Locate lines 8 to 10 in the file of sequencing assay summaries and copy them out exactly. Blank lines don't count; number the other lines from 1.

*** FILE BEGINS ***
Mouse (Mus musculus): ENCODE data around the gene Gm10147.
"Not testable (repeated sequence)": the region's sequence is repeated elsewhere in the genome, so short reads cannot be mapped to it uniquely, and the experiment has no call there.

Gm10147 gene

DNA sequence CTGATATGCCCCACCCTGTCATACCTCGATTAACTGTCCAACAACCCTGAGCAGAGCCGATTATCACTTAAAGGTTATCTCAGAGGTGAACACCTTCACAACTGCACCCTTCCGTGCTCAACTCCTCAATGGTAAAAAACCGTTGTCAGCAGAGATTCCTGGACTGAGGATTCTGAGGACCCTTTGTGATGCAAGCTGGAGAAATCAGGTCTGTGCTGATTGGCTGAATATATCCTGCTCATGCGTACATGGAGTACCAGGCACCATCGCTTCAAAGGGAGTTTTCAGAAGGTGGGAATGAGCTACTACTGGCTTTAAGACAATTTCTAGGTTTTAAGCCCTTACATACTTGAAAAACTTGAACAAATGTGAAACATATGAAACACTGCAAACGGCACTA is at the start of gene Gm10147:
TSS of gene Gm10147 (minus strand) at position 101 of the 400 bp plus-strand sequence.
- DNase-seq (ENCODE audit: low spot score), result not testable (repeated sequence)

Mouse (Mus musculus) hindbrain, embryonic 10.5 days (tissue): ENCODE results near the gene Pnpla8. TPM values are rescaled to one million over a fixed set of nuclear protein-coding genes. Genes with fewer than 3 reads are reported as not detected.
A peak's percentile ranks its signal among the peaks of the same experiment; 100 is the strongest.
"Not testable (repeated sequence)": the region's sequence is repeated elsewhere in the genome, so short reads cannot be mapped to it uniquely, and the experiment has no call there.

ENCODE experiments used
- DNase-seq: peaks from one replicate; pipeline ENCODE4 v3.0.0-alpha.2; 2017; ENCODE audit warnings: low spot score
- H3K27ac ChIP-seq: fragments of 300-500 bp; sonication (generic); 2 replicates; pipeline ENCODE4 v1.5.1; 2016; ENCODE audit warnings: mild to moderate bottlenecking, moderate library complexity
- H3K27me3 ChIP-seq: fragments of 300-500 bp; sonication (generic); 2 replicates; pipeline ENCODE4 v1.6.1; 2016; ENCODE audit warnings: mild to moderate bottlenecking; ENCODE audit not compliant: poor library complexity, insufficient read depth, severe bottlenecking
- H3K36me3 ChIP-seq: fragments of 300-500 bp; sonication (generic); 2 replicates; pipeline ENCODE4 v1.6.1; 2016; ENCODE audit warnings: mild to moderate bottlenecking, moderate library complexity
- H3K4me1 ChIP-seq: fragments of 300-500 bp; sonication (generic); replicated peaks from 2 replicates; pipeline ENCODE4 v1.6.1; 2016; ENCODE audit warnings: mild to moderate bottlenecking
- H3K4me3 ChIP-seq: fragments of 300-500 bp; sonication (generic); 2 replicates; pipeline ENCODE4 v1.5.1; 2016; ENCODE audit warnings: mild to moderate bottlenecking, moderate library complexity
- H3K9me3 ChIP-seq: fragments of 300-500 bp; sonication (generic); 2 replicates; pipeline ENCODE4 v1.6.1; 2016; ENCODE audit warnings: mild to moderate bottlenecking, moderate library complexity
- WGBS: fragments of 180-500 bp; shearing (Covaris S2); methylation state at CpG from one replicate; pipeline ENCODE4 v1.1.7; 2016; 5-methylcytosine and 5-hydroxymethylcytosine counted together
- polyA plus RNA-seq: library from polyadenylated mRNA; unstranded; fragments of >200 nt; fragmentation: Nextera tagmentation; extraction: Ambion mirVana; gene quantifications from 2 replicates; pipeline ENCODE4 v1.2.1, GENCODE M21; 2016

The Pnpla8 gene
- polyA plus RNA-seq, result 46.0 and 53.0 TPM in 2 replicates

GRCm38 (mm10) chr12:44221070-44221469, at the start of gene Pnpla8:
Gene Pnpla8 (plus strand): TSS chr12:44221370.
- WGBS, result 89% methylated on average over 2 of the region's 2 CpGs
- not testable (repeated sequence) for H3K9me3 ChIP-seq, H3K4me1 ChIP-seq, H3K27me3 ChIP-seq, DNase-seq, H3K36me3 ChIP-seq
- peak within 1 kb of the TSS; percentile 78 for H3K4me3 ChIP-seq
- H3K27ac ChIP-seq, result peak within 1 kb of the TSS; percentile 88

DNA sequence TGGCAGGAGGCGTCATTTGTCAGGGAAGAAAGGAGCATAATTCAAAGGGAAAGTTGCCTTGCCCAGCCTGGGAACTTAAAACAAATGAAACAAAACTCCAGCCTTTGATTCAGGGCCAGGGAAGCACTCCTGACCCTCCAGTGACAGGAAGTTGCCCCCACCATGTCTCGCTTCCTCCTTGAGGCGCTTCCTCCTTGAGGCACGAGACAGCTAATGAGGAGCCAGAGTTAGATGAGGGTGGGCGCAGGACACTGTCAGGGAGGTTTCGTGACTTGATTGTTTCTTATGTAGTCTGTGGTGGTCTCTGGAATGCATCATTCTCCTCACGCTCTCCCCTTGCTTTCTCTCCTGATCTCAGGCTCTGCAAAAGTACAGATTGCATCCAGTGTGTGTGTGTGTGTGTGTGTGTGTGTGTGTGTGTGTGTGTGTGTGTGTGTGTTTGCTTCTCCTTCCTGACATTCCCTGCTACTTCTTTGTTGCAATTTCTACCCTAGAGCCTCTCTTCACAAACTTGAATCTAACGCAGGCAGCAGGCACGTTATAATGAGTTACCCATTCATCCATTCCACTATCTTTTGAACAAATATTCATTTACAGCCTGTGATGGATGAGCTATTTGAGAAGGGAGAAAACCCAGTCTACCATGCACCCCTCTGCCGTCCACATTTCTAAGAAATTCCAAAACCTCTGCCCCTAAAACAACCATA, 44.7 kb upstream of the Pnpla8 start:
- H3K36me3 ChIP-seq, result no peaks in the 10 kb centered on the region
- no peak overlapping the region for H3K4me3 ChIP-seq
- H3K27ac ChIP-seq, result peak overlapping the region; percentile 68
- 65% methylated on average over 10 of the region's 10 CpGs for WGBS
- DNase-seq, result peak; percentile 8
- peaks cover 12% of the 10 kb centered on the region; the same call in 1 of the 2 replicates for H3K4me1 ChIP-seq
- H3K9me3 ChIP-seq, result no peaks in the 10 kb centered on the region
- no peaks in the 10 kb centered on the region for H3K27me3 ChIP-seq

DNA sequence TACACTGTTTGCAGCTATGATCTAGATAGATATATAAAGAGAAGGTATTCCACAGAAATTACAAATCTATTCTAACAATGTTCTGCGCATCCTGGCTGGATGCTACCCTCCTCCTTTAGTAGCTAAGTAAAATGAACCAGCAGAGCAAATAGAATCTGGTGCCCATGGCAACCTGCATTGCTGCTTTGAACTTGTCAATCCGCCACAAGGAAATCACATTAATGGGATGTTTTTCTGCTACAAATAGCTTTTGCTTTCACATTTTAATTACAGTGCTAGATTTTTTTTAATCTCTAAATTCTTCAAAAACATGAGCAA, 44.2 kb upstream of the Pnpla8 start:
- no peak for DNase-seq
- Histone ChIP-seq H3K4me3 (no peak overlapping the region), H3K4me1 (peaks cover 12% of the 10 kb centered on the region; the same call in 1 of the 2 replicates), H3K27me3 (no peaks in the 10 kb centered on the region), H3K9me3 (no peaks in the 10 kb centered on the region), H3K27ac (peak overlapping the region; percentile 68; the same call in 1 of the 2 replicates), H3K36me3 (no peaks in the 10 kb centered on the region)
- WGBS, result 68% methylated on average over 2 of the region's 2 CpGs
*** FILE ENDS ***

A peak's percentile ranks its signal among the peaks of the same experiment; 100 is the strongest.
"Not testable (repeated sequence)": the region's sequence is repeated elsewhere in the genome, so short reads cannot be mapped to it uniquely, and the experiment has no call there.

ENCODE experiments used